We also found that on-call staff don’t routinely make risk familiarisation visits, and operational staff haven’t restarted prevention work that stopped during the pandemic. We heard some stations with low demand have long periods of downtime that isn’t used to support other important areas of work.

We noted that the service decided a few years ago to use its workforce more efficiently by reducing the number of posts and using single-rate overtime to supplement shortages. However, at the time of our inspection we found the service was relying too much on overtime and had a significant number of vacancies. This was affecting its ability to keep its fire engines available. This may have also been affected by the pandemic where staff may not have been available to carry out overtime.

In the year 2019/20, the service spent twice as much on overtime as similar fire and rescue services. While this has reduced slightly in the year ending 31 March 2021 it still remains significantly above the rate for England. But we did find that it has plans to fill these vacancies.

The service is good at collaborating with others

We are pleased to see the service meets its statutory duty to collaborate. It routinely considers opportunities to collaborate with other emergency responders and shares support functions with the police, such as finance and human resources. This saves the service money on staffing costs. The service has also redeveloped the stations at Hanley and Tamworth as shared sites with the police. Again, this saves the service money and helps police and fire colleagues to work more closely together for the benefit of the public.

The service works collaboratively with several partners to carry out prevention activity, like the Road Safety Partnership and the schools’ Safe+Sound programme. It also plans to collaborate with other fire services to increase expertise in enforcement work. These activities are clearly linked to the IRMP priorities of preventing fires and protecting people, buildings and the environment.

The service comprehensively monitors, reviews and evaluates the benefits and results of its collaborations. The police, fire and crime commissioner chairs a strategic collaboration board to which projects are presented for approval and scrutiny. There is a shared service operational management group that monitors the progress of collaboration projects. The service also evaluates specific collaboration work such as the Safe+Sound programme.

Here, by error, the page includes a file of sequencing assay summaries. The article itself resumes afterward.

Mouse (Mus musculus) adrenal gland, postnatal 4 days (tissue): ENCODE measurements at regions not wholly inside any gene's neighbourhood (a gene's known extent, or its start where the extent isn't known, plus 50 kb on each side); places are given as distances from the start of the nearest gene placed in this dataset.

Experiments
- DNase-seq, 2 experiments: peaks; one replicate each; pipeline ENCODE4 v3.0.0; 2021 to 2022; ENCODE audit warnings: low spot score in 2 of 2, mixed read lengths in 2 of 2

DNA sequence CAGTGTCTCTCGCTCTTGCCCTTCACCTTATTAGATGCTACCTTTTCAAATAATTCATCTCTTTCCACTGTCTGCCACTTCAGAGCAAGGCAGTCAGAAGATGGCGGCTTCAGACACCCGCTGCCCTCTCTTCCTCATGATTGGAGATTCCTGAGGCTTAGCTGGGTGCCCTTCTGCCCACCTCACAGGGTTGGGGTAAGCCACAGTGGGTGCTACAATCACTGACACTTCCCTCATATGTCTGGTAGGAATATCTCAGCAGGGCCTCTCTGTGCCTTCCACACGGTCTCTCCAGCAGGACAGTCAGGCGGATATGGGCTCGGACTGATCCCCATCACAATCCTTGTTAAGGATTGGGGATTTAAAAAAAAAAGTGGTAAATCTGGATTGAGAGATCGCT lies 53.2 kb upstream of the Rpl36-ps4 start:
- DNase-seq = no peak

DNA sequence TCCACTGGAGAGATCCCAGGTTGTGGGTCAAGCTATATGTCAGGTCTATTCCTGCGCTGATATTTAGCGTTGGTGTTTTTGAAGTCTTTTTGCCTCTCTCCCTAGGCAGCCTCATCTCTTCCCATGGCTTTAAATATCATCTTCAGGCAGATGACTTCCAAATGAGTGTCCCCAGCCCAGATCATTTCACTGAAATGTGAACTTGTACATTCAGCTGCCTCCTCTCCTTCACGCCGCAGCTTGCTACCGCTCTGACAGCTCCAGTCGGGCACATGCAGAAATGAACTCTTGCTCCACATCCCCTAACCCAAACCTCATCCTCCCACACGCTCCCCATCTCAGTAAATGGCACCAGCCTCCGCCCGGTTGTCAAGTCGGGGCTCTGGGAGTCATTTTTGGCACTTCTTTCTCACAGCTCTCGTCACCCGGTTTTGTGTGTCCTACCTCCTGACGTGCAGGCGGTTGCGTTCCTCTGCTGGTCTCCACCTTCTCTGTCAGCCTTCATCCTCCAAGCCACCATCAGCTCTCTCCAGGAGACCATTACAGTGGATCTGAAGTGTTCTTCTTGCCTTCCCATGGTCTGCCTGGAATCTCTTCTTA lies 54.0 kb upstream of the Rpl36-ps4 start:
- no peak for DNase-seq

The service has good business continuity arrangements

The service has good continuity arrangements in place for areas where threats and risks are considered high. These threats and risks are regularly reviewed and tested so that staff are aware of the arrangements and their associated responsibilities. The continuity arrangements for the control room were tested in August 2021 and the service is following up on the learning points from this.

The service shows sound financial management

There are regular reviews of the service’s expenditure, including costs such as goods, services, premises and fleet. This scrutiny makes sure the service gets value for money by, for example, monitoring the performance of contracts set up by the shared service procurement team.

The service has made savings and efficiencies that have caused minimal disruption to the service it provides to the public. This includes the services and sites it shares with the police. It has also been able to reinvest some of the savings it has made into its prevention work. But improvement is still needed in some areas of the shared service to make sure the efficiencies made are supporting the service to operate effectively. For example, the service needs to make sure the recruitment process enables it to fill vacancies on time.

The service is making sure important areas, including estates, fleet and procurement, are well placed to achieve efficiency gains through sound financial management and best working practices. But it should also make sure that it can effectively measure how much value for money these efficiencies make.


How well does the FRS make the fire and rescue service affordable now and in the future?


Staffordshire Fire and Rescue Service is good at making the service affordable now and in the future.

Staffordshire Fire and Rescue Service was good in its 2018/19 assessment.